Natural hazards cannot be prevented; however, businesses can develop and implement policies and procedures that will protect both their employees as well as their business assets from the impact of a natural events, thereby limiting the potential for harm. The first stage of this process should be part of a robust risk assessment. Pre-trip risks assessments should identify the likelihood of natural hazard events alongside the exposure of your traveller(s) to these hazards. By assessing and understanding threats, strategies can then be devised that start to put in place measures to mitigate the risk. Assessments should identify location-specific vulnerabilities and ensure travel plans consider factors such as early warning systems, physical infrastructure, communication, health service and local response capabilities. Through identifying vulnerabilities, strategies can be put in place to minimise the impact of existing weaknesses.

Another key consideration is preparing your staff before they travel by briefing on the prevailing environmental hazards, improving their situational awareness of the risks, and providing advice on what actions to take if a natural hazard does occur. Location and itinerary specific threat assessments will help improve a traveller’s situational awareness and therefore their ability to effectively plan and think ahead in the event of a crisis. By educating and working with staff prior to their travel, they should arrive in-country with a clear understanding of what their responsibilities are, should a major hazard occur and have confidence in a viable response plan.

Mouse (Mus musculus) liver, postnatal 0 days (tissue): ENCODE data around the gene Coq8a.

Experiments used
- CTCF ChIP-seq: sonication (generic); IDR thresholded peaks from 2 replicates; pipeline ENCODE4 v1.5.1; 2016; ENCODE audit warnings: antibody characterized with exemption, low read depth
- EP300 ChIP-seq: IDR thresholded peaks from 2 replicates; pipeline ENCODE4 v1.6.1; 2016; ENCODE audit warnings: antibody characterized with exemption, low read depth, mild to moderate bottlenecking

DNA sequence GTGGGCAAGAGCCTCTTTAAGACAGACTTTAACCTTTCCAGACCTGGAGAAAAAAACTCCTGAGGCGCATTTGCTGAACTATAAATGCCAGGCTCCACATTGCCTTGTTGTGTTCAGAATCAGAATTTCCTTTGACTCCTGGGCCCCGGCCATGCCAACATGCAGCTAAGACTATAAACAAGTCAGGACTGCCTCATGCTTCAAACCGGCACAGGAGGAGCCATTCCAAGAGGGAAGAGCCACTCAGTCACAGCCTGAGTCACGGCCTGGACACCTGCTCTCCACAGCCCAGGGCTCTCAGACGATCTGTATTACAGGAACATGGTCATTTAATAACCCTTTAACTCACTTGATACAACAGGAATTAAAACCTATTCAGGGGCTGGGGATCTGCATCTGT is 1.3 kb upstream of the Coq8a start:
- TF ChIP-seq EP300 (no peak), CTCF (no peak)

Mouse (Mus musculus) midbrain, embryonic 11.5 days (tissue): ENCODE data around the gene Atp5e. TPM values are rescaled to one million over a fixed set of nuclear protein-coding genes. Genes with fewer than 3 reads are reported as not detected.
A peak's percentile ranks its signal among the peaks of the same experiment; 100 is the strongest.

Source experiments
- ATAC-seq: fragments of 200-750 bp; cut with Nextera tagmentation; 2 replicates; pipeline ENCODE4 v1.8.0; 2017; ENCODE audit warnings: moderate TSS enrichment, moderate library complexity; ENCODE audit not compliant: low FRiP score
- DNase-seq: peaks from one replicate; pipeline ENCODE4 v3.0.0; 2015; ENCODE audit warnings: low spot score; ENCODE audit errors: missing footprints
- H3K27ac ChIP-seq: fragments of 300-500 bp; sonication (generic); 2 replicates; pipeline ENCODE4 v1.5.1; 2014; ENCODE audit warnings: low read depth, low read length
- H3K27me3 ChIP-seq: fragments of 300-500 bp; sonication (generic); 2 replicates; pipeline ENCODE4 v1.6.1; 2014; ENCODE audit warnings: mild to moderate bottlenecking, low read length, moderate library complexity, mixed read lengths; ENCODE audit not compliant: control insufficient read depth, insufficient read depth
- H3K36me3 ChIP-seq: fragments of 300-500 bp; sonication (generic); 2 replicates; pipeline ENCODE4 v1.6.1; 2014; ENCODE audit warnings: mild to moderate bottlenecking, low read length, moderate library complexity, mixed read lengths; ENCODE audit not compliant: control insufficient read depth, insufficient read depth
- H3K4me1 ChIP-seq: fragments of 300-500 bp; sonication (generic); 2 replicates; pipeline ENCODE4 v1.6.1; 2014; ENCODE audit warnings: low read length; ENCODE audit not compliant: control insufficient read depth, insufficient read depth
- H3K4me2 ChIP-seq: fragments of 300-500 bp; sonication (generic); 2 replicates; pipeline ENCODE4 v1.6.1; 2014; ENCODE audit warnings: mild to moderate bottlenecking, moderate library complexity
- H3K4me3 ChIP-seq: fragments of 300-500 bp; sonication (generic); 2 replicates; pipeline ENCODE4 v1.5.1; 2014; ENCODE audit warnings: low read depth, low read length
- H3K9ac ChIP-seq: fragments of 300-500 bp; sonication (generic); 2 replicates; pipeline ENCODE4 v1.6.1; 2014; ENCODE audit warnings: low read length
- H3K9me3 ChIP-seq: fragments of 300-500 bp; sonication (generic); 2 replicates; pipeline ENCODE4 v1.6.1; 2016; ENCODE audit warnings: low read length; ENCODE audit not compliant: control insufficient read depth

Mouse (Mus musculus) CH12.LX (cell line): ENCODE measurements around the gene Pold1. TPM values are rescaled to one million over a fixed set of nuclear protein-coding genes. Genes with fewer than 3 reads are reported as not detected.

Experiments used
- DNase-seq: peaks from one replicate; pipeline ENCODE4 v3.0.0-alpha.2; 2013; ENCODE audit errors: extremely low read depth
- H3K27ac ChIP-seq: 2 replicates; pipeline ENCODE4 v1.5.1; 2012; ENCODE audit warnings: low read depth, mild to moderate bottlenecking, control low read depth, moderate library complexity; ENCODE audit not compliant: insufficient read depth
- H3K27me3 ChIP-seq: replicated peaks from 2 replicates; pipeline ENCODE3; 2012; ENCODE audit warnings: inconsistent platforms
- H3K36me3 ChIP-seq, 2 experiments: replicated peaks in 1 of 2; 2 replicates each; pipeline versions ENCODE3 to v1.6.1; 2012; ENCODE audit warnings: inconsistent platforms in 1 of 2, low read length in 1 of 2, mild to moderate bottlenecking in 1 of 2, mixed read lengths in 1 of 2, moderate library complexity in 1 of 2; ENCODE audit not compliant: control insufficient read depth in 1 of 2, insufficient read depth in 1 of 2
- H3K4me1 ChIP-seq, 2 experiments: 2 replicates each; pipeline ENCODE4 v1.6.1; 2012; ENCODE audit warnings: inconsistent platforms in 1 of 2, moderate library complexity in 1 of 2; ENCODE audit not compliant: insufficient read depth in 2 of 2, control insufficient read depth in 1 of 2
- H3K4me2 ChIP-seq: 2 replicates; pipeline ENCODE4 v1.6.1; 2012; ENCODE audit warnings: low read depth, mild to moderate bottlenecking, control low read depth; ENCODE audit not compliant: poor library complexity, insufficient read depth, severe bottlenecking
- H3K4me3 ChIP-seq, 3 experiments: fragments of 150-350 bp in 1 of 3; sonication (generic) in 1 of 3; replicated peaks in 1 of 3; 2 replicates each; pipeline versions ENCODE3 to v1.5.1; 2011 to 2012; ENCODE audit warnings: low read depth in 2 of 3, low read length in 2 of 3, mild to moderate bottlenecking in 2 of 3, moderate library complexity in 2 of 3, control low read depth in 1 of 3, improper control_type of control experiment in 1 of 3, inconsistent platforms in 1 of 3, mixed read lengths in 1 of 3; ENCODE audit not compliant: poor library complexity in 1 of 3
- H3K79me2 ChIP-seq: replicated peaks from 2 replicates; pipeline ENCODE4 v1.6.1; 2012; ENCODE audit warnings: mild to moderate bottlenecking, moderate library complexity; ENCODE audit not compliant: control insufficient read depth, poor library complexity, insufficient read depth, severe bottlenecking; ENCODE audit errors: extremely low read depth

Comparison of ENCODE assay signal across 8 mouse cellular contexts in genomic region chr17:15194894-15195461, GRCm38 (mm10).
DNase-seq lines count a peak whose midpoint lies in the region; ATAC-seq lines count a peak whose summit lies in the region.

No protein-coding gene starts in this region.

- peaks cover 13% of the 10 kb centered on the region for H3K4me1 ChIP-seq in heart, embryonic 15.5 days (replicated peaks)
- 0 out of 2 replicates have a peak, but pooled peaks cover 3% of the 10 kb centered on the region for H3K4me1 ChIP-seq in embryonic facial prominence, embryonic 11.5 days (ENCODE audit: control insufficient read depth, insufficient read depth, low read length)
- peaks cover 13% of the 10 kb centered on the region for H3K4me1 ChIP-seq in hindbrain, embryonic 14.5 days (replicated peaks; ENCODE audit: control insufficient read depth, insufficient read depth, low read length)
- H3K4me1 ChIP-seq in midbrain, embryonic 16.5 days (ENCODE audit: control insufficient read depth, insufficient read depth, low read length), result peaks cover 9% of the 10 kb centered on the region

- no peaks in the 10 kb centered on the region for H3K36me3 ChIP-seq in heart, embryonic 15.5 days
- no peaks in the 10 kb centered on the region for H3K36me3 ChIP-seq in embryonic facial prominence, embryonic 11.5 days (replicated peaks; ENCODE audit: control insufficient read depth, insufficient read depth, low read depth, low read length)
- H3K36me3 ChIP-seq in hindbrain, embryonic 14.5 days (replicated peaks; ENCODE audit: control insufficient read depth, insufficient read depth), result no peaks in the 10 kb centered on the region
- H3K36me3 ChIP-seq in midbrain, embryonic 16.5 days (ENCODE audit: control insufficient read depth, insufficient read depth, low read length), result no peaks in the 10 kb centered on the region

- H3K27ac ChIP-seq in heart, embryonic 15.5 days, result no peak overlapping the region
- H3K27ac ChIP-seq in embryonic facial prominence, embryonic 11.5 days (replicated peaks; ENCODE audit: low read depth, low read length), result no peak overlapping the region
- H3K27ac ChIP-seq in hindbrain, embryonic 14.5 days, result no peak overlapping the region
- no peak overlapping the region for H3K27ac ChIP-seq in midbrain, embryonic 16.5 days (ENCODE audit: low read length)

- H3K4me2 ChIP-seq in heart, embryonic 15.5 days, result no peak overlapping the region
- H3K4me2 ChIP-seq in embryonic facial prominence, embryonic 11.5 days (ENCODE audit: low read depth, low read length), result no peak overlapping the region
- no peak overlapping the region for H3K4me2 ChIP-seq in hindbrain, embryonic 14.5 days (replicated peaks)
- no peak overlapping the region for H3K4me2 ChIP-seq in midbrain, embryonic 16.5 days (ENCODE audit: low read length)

Companies should also be able to quickly understand their employee exposure in a country affected by a natural hazard, establishing where staff are located, primary and secondary contact details as well as their planned daily itineraries. By establishing systems that track exposure on an easy to understand system, response activities can begin much sooner, ensuring that if employees are severely affected – the right assistance reaches them quickly.

RESPONSE and RECOVERY (during and post-trip)

Developing a concept of operations (CONOPS) for crisis situations in areas where you operate will ensure you have a plan of action that can be rapidly put in place following a hazard. A CONOPS should consider the main points highlighted below but remain flexible and able to adapt to different scenario and situations.